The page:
Mr. Carr

The short answer to all of the right hon. Lady's questions is "No". I do not accept, nor do I believe that some of my distinguished predecessors—Ministers of Labour—have accepted, that the only rôle of conciliation is either to press employers to increase offers or to press unions to reduce claims. There is a proper, genuine and valuable rôle of conciliation—

Hon. Members

What is it?

Mr. Carr

—in helping the parties to discover the strength of each other's positions and feelings and to help the amount on offer to be redistributed in a way more acceptable to the parties. I made it clear to the parties in my statement and from the very beginning of this dispute that my Department's conciliation services were available in those respects and still are. The right hon. Lady should bear in mind that we are dealing here with an offer made by the employers of 14 per cent.—

An Hon. Member

Of what?

Mr. Carr

—with guaranteed minimum earnings of £16 10s. and a minimum weekly increase for male workers of 37s. to 38s. a week—and in a year in which the right hon. Lady, when she was in my position, issued a White Paper saying that the norm for increases should be between 2½ per cent. and 4½ per cent.

Mrs. Castle

Is it not also a fact that we are dealing with a union claim for an increase of 55s. a week for men, a number of whom are taking home less than £15 a week and whose wages this Government are dedicated to hold down while pursuing policies which reduce the social wage and are designed inevitably to put up prices?

Mr. Carr

The facts are that the average earnings of the manual workers in local authorities last April were about £21 a week for a working week of 43.7 hours. In other words, there is a degree of overtime less than the national amount of overtime. It is true that these manual workers include some of the lower-paid workers in our labour force. I cannot help but go back to the view expressed by the right hon. Lady and by the Leader of the Opposition, when he was Prime Minister, that the average increase appropriate in the national interest for this year should not be more than 4½ per cent.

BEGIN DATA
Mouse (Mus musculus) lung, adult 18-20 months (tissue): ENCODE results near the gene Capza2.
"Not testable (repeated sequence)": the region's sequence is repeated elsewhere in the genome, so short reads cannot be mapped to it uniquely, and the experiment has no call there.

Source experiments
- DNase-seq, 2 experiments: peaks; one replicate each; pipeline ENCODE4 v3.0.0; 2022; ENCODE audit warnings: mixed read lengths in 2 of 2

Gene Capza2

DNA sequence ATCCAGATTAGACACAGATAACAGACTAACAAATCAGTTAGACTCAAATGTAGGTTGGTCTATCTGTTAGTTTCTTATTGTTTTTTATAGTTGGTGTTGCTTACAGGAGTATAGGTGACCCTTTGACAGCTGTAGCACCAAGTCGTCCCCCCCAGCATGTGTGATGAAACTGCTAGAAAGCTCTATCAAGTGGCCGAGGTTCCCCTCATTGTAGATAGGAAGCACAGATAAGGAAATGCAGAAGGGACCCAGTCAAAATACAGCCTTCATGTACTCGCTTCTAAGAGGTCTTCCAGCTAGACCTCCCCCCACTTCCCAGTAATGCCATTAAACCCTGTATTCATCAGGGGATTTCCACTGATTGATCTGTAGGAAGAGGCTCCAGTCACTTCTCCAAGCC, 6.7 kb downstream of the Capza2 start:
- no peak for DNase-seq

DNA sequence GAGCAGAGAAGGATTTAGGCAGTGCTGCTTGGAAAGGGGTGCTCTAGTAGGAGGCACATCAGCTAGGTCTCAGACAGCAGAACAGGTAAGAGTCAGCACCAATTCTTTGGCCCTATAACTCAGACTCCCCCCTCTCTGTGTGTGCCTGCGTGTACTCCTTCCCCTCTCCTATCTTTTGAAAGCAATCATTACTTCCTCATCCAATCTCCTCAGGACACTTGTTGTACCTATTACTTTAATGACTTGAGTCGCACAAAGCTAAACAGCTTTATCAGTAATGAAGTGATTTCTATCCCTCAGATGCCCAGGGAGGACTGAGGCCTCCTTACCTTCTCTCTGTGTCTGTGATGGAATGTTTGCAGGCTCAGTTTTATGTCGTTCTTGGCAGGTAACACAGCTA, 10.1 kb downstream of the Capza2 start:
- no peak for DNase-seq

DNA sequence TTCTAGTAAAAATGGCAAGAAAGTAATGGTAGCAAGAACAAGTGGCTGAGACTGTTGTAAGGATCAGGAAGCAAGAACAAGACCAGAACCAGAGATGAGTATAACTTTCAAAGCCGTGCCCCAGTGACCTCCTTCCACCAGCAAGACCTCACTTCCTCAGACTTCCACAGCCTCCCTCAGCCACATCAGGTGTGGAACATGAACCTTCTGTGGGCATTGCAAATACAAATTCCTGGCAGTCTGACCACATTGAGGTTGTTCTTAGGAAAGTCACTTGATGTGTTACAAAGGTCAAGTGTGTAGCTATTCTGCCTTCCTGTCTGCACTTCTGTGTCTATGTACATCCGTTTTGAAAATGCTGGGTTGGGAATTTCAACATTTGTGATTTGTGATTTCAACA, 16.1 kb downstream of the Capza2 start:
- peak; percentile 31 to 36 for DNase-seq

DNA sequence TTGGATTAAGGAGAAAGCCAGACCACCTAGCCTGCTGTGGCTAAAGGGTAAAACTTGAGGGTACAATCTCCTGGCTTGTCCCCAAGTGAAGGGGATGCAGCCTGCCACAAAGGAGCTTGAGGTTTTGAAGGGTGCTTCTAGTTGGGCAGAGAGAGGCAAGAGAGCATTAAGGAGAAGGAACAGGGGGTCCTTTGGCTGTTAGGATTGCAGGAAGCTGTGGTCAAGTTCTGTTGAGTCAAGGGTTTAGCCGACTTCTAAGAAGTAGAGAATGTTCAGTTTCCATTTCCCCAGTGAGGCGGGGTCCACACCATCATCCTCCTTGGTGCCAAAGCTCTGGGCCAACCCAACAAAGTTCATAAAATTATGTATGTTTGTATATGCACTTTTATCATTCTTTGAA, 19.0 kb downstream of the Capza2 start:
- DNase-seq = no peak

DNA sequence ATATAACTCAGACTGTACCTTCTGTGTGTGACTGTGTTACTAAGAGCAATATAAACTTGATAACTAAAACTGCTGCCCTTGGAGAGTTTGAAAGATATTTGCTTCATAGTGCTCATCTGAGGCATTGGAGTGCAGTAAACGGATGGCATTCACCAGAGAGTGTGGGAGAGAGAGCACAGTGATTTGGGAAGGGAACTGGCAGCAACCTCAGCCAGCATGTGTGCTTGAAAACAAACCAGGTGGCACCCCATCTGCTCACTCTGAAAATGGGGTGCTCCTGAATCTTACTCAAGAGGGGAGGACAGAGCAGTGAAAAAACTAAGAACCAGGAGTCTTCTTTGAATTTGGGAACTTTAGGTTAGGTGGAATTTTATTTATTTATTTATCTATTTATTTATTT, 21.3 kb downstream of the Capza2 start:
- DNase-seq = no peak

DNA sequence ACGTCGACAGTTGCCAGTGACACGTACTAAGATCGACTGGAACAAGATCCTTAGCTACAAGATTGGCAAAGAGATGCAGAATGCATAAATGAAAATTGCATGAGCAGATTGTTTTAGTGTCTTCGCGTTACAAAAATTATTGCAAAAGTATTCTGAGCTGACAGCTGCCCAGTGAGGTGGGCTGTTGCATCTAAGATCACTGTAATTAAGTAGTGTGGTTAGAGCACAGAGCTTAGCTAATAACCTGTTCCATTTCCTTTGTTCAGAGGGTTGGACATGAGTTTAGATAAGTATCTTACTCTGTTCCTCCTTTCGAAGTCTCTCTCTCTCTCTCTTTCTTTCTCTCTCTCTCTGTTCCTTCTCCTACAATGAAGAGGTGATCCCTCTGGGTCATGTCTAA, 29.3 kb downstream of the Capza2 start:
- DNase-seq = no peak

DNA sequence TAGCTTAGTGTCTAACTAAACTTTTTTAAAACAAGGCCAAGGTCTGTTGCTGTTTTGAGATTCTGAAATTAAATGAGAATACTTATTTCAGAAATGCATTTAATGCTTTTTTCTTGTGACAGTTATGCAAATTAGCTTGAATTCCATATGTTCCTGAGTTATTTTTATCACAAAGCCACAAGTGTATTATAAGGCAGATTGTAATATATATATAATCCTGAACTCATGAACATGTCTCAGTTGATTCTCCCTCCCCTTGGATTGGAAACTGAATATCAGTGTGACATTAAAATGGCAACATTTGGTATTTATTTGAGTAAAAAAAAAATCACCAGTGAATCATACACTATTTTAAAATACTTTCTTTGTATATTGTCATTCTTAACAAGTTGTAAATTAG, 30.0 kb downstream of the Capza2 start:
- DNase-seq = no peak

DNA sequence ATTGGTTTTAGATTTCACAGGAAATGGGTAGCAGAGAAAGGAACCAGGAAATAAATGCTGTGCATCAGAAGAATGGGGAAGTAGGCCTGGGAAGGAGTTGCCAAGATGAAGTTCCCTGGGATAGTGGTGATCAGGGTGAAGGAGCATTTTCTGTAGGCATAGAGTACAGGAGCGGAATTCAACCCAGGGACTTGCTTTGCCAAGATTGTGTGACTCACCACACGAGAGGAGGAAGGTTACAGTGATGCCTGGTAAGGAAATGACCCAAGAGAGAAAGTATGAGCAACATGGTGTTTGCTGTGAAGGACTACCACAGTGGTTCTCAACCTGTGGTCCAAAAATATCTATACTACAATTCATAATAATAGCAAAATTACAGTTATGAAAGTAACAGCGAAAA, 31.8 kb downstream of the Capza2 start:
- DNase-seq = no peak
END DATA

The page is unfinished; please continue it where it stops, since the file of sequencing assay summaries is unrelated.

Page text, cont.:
Sir D. Walker-Smith

Would my right hon. Friend indicate the attitude of the parties to the outcome of the inquiry with particular reference to the extent to which there has been agreement to accept the findings and recommendations?

Mr. Carr

I can tell my right hon. and learned Friend that the employers have stated categorically that they will accept the findings of the inquiry. The unions have said that they will take the findings into account but do not feel able to go further than that.

Mr. Bob Brown

Is the Minister aware that something in the region of 26 per cent. of municipal employees earn less than £15, including overtime and bonuses? Is he further aware that the very responsible men in municipal employment have been forced for the first time into a national stoppage? Is he also aware that it is not conciliation to say that they can negotiate within an offer made by the employers and within that alone?